Halloween can be fun for both kids and adults alike. Even pets can get in on the fun, some wearing costumes and enjoying special pet-safe treats. But, it’s important to remember that there can be risks to your pet on Halloween if proper precautions aren’t taken. According to PetMD, there are 10 easy tips for reducing stress to nervous pets on Halloween:
Remember that candies reserved for trick-or-treaters are NOT safe for pets. Both chocolate and an artificial sweetener called xylitol are toxic to pets. Plan ahead and keep candy well away from the sneaky, counter-surfing pets in your house.
Do not leave pets in the yard on Halloween. This is not just for the safety of trick-or-treaters. Cruelty-related incidents are typically on the rise each Halloween, and it’s better to be safe than sorry. Especially if you have black cats in your house.
Keep pets away from the door. If you enjoy handing out candy to trick-or-treaters, that’s great. But the noise and strange costumes may over-excite or frighten your pet, who may become unusually aggressive or dash the door. Consider crating them or putting them in another room until the holiday activity has come to an end.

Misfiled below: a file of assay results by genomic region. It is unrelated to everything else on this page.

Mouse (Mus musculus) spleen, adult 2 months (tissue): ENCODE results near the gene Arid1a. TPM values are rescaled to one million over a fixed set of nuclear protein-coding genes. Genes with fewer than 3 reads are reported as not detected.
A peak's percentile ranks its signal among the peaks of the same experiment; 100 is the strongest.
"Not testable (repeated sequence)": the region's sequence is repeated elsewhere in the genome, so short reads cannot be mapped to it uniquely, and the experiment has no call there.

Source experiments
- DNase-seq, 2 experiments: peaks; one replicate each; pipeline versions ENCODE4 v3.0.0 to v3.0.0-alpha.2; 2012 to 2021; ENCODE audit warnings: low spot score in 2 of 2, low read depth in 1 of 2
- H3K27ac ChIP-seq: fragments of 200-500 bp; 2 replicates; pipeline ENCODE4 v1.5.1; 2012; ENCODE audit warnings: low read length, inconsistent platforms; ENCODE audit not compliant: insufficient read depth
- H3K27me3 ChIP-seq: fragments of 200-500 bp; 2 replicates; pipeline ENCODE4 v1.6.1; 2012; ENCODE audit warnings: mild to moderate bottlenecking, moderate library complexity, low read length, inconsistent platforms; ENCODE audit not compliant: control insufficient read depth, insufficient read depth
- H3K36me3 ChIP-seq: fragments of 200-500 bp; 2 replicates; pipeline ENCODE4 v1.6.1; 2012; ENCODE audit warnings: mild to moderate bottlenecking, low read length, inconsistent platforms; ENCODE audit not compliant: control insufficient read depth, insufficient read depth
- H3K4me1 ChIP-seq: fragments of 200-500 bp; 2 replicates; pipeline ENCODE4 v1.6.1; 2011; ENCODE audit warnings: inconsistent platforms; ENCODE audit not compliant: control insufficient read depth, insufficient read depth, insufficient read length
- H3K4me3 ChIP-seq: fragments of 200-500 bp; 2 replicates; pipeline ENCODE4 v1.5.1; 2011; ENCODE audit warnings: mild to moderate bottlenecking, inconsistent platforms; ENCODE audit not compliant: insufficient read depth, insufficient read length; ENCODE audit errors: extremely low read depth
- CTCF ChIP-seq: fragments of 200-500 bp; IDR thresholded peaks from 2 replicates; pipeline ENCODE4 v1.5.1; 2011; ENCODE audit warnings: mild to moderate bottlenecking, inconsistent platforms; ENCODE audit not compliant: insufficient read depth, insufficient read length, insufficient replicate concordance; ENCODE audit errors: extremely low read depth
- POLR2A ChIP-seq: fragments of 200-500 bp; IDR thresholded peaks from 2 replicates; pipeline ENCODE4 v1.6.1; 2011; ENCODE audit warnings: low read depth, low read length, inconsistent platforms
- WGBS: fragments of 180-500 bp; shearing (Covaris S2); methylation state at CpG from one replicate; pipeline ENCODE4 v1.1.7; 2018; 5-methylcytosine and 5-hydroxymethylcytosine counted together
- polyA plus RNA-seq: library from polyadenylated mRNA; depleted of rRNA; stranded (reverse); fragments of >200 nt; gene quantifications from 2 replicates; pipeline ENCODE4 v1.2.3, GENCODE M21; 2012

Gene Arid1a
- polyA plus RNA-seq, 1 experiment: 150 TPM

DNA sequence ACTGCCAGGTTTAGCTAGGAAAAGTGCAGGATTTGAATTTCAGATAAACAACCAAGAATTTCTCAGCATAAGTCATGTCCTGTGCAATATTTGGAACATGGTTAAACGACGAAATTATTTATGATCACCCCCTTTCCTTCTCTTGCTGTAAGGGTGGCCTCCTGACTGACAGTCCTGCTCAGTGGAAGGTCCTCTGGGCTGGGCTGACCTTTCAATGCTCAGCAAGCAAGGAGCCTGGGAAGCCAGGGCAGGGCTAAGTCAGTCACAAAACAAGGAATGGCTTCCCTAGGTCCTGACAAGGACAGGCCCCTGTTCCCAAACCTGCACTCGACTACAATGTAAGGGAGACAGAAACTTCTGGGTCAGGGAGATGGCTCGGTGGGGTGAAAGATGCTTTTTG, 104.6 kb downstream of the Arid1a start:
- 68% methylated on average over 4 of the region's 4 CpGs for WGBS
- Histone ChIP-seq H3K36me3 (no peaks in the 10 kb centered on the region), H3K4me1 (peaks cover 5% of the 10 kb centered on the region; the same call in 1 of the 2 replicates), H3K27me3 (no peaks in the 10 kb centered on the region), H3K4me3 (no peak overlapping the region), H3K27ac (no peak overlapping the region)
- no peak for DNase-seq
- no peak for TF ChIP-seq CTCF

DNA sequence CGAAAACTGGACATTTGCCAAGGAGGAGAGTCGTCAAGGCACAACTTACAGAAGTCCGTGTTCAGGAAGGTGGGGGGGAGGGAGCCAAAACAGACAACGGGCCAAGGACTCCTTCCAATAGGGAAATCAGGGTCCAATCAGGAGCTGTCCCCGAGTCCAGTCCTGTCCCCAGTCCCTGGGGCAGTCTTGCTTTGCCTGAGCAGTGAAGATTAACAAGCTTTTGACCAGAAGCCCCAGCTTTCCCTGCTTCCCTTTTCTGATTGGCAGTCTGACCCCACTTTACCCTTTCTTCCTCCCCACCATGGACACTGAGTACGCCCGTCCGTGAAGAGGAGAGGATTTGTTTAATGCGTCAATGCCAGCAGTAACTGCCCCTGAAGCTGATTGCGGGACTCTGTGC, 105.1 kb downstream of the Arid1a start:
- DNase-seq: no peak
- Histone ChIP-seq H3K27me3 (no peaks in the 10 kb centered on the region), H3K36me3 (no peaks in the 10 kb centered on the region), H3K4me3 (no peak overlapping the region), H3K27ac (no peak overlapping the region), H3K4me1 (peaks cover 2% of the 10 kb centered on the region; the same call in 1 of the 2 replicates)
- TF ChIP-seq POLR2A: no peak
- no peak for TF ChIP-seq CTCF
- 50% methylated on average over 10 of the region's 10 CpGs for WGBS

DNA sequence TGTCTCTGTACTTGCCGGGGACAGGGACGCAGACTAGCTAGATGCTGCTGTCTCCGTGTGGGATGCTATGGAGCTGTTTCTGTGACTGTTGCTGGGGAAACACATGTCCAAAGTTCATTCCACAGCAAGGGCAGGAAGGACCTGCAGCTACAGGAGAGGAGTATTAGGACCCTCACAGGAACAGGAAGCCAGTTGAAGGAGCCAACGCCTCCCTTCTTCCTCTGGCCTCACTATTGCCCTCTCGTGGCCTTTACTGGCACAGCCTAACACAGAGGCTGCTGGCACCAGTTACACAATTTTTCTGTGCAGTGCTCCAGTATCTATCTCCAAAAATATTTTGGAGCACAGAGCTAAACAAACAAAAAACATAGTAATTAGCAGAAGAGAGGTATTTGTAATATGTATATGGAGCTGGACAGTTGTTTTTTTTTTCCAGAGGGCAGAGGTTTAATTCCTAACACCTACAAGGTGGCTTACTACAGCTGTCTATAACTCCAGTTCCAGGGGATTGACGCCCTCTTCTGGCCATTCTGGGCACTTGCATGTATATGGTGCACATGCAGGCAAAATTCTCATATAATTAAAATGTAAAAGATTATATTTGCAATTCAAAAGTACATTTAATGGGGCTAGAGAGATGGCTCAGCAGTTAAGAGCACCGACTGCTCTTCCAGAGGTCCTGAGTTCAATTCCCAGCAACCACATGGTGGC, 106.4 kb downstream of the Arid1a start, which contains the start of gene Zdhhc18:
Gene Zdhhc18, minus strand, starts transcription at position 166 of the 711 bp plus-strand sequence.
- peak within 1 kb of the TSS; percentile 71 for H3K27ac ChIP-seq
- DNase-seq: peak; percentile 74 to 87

Keep glow sticks away from pets. While the neon material within is considered non-toxic, it can still cause vomiting and stomach upset.
Keep decorative pumpkins, corn and gourds out of reach. Cooked pumpkin and corn are considered safe for pets, but uncooked and potentially moldy Halloween pumpkins or corn displays can cause gastrointestinal upset. Some types of mold can even cause neurological problems.
Don’t keep lit pumpkins near pets. There is always the risk of a pet burning themselves or causing a fire. If you must have lit pumpkins in the house, consider using battery operated “candles” instead of the old-fashioned fire-starters. Just make sure the faux candles are out of reach of pets as well.
Speaking of batteries, keep electric and battery-powered décor out of reach. Before you plug in that festive string of pumpkin lights, consider whether the kitty in your house is prone to chewing on electrical cords.
Don’t force your pet to wear a costume. Some pets are great and easy breezy when it comes to Halloween costumes. Others… are not. You know if you have a pet that falls into the latter category. Which brings us to #9…
Make sure to try on costumes BEFORE Halloween night. Even easy going pets may need time to acclimate to something new. Try making it an extra positive experience by offering lots of praise and treats. Just remember that allowing your pet to go in his “birthday suit” is better than stressing him out. Also consider that a bandana may be a good compromise.
Finally, don’t forget your ID. Or, your pet’s ID actually. Should your pet escape the house or become lost, this will increase your chances of having him or her returned to you safe and sound. Make sure the ID is up-to-date and consider a microchip if you haven’t already.